The topics I want to address in this post are the following

  • increase from 6 to 7 talks per session
  • limit to one contribution per scientists (instead of two)
  • poster sessions in parallel to talks
  • networking session instead of poster session in the evening
  • general comments

Most of these topics came up in many many conversations during the days with other scientists, people are complaining every year (usually about the drinks and the rooms for certain sessions), but this year there were constant discussions about all sorts of complaints.

Number of talks per session

In order to have enough time for the in parallel running poster sessions the number of talks was increased from 6 to 7 per session. A reason given was that more scientists want to have a talk rather than a poster and therefore there should be more space for talks. I personally have expected a worse impact by this change. Yes, surely, after six talks you are tired and do not listen anymore to the last one as you should, but as many do not follow the whole session anyway (see poster parallel to talks below), it seems to work. What I find more problematic is the notion that only because scientists prefer talks they should given more of them. First, this devalues posters and second, talks are up to now seen as something like an award for a good abstract and an interesting topic. Devaluing posters and talks at the same time is certainly not good, but as we have to see it as a business decision, it is acceptable. Especially as it has a reason behind it (more time for posters).

Limit for contributions

When I found out about this change I was honestly deeply worried. I have made the argument in the past that this change will heavily impact early career researchers.

The argument for this is two fold. On the one side the big shots will get a talk. Generally EGU is good in promoting young scientists to get talks at their conference. And with more talks available, it is hoped that the opportunities are not diminished for the ECR’s. I have no overview whether this has worked, but I give the benefit of the doubt. The other side is potentially much more damaging. In theory most senior scientists will now have only one abstract and most of them will end up in talks (I neglect at this points that most senior scientist are able to put fake first authors at the first place of the author list to have as many contributions as they want). That means, they will not have a poster where they are obliged to fulfill their attendance time. And it is the poster sessions where ECR’s have a chance to get in contact with the senior scientists, might it be to make their names known or make important steps for their career. By risking to loose these opportunities (see someone you are interested in a talk and then go to their poster to talk with them), ECR’s are in risk of loosing chances to progress. I understand that there are now too many scientists to give everybody a second contribution, but I am not really convinced by this argument. Because when you walked through the poster halls, many many lines in of poster boards where empty. So there is space for more posters. Might there be ways of change? Sure, but they might all be more complicate to implement (allow two contributions, with a first and a second, but the second is not guaranteed to be allowed to get through… but as many author lists are cheated it will be hard to implement as scientists will find ways around it).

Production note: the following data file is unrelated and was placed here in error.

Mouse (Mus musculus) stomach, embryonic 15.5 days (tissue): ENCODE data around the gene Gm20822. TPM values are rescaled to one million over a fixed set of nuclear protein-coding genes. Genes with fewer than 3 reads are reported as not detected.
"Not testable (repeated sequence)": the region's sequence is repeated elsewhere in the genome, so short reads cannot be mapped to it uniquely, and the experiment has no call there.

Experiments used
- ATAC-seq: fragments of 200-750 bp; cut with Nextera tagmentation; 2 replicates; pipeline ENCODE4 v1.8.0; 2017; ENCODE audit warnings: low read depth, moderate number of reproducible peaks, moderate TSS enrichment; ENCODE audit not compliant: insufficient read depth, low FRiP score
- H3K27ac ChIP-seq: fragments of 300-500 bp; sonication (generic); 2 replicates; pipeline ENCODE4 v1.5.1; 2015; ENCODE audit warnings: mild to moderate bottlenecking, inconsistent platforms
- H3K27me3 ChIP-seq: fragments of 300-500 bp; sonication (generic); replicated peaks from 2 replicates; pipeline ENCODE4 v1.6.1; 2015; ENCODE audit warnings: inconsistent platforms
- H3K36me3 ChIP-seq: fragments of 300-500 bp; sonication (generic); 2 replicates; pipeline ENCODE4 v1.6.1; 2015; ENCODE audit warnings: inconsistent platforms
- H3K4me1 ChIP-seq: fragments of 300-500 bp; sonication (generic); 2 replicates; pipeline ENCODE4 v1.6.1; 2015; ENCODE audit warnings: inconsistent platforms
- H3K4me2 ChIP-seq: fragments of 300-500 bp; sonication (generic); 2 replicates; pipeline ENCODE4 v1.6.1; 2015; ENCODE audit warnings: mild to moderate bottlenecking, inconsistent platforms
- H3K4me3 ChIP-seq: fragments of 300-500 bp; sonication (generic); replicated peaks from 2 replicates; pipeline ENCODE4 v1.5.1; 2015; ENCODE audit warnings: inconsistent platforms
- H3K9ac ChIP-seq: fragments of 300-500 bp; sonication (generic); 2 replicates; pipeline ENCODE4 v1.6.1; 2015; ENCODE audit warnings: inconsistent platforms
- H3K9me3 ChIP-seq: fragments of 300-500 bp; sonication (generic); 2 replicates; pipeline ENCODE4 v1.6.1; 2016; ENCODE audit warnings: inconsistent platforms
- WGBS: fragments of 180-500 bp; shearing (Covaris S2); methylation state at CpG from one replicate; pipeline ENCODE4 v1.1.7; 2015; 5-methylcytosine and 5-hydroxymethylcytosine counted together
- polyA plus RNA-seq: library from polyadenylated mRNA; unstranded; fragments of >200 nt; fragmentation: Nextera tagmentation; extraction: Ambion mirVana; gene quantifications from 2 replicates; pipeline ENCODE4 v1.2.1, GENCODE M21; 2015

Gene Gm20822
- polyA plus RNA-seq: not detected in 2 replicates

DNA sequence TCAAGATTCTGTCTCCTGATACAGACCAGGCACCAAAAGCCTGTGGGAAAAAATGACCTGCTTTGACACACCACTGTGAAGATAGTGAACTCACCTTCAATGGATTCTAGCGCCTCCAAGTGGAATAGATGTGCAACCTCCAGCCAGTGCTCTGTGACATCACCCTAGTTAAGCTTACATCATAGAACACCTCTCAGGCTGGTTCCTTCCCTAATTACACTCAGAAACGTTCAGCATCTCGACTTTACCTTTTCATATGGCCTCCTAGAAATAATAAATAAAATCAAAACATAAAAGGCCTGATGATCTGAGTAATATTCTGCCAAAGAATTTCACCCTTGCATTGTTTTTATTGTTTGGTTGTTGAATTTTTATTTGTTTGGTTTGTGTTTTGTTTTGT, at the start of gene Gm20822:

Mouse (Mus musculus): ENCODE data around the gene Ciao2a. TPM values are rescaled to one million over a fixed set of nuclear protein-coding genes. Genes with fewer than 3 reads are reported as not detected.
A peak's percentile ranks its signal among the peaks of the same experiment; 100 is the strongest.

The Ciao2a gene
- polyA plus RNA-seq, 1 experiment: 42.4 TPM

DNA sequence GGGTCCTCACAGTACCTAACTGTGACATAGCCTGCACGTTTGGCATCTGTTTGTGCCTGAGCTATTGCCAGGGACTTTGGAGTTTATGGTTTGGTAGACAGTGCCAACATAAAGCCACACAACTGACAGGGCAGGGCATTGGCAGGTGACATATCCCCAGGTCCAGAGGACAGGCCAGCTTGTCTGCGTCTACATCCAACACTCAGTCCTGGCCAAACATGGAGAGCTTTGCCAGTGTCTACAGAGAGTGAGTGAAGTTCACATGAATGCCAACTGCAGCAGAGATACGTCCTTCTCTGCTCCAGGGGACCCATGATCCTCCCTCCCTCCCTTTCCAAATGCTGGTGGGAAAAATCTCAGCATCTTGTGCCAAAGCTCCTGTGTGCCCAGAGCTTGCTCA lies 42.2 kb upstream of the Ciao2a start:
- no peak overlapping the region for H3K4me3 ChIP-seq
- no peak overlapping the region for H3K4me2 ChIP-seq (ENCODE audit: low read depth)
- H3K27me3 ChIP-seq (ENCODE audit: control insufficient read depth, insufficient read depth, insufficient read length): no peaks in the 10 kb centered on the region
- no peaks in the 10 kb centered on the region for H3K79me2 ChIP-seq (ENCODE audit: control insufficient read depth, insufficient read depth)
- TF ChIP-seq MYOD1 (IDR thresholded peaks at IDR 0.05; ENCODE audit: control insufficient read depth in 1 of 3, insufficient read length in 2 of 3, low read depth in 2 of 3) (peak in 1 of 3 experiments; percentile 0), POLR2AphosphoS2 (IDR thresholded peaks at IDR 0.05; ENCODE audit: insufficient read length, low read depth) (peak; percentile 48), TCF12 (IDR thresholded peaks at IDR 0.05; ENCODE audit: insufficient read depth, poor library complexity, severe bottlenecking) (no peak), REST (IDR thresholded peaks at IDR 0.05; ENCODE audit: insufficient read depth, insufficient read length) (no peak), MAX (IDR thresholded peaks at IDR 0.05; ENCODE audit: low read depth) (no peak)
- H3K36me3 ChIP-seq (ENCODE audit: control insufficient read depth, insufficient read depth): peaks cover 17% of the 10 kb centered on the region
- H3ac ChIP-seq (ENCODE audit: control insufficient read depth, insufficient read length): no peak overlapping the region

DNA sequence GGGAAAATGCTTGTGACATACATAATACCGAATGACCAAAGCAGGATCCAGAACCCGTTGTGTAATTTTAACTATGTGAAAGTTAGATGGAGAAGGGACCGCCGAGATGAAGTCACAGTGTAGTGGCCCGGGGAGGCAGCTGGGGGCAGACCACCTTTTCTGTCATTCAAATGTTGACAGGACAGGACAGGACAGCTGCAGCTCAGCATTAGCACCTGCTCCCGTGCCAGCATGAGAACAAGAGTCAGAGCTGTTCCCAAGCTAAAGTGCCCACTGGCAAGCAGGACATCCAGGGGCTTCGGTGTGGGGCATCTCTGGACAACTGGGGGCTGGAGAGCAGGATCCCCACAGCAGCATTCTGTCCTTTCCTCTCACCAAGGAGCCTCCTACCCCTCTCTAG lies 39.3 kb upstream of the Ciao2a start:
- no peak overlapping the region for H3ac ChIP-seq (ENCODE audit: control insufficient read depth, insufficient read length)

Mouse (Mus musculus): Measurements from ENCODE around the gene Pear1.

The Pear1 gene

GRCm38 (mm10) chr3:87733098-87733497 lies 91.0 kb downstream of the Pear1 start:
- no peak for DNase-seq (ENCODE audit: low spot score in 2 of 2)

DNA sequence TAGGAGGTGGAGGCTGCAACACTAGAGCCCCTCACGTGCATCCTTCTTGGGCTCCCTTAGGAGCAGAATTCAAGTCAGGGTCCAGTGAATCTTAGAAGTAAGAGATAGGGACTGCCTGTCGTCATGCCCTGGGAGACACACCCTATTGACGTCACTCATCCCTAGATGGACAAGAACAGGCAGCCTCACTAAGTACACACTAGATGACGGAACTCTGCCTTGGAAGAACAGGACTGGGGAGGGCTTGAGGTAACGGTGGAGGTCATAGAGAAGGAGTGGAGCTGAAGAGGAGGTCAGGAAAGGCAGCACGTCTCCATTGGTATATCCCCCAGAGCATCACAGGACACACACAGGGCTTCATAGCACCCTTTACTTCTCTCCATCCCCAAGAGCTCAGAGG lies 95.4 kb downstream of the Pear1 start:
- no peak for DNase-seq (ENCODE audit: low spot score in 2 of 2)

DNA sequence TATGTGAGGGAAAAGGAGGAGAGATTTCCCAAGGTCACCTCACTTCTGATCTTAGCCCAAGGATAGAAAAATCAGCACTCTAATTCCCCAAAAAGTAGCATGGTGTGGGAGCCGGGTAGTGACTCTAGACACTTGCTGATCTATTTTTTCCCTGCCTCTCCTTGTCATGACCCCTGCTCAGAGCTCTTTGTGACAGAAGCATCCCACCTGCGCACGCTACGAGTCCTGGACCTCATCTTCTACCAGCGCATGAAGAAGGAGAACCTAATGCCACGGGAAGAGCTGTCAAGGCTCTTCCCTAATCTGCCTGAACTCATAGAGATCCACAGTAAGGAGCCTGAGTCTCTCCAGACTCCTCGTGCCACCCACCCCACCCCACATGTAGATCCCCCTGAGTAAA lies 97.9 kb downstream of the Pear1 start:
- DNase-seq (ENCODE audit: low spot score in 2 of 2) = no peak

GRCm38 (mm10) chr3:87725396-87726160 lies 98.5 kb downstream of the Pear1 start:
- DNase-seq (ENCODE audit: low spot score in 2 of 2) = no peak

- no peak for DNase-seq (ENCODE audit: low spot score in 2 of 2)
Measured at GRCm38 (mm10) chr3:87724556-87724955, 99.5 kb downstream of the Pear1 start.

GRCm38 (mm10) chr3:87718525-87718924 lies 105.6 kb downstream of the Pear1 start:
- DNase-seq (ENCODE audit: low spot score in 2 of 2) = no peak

Empty poster boards over the day

Poster sessions in parallel to talks

The biggest change was to put posters in parallel to talks. It is not uncommon to do this at conferences, AGU is famous for that. Nevertheless, I do not think that this is a good decision. There are massive consequences for the conference, not only for the posters, but for the talks as well. Compared to my last experiences at EGU I got the impression that more scientists leave the talks in between. This leads to disturbances, especially in the small rooms. As they are overfilled anyway, people leaving are ending in pushing and and asking for letting them through. Also posters are devalued by this. I was surprised that in the poster session I attended there was still proper crowd (and that at the end of the conferences), but in the end you have now to choose: see the headline science in a talk or much more of potentially non-headline stuff in a poster session. It might work when you are a disciplinary scientists (as I have written before, EGU is not really prepared for interdisciplinary visitors) as ideally there are just a few sessions you really care about and those are all coordinated that the poster sessions do not overlap the talk sessions. But honestly, this hardly ever is the case. As a consequence I have certainly missed out of many interesting discussions at the posters this year as well as many talks (usually ECR talks), which I had to skip because I still wanted to have the chance to see scientists at their posters.

The networking session

Networking is important. Anyway, the networking session was introduced to full the space for the poster session. And in my opinion, the introduction of the final hour in the evening has completely failed. At the first day you saw quite a lot of people in the poster halls talking and drinking, the typical catch up at the start of a conference. But the following day a huge amount of scientists used this hour to make an early end to the conference day and went to town for food. So basically the conference was shorten every day by an hour. I also missed the walk through the poster halls at the end of the day. Have a drink, go to sessions you potentially wouldn’t have had walked in on purpose and having nice chats with young and senior scientists. That is for myself (and many others I spoke) the most important part of a conference. This is gone at the EGU. Most scientists take down their poster either directly after their poster session in the morning/afternoon or at the beginning of the networking session. There is hardly anybody at their posters anymore and especially those you want to talk about are gone. In my opinion this has heavily damaged the usefulness of the conference. So at least make the network session another attendance time for the poster. Having one in the morning/afternoon and then another in the evening for everybody who preferred talks over the day would be proper way to minimize the impact.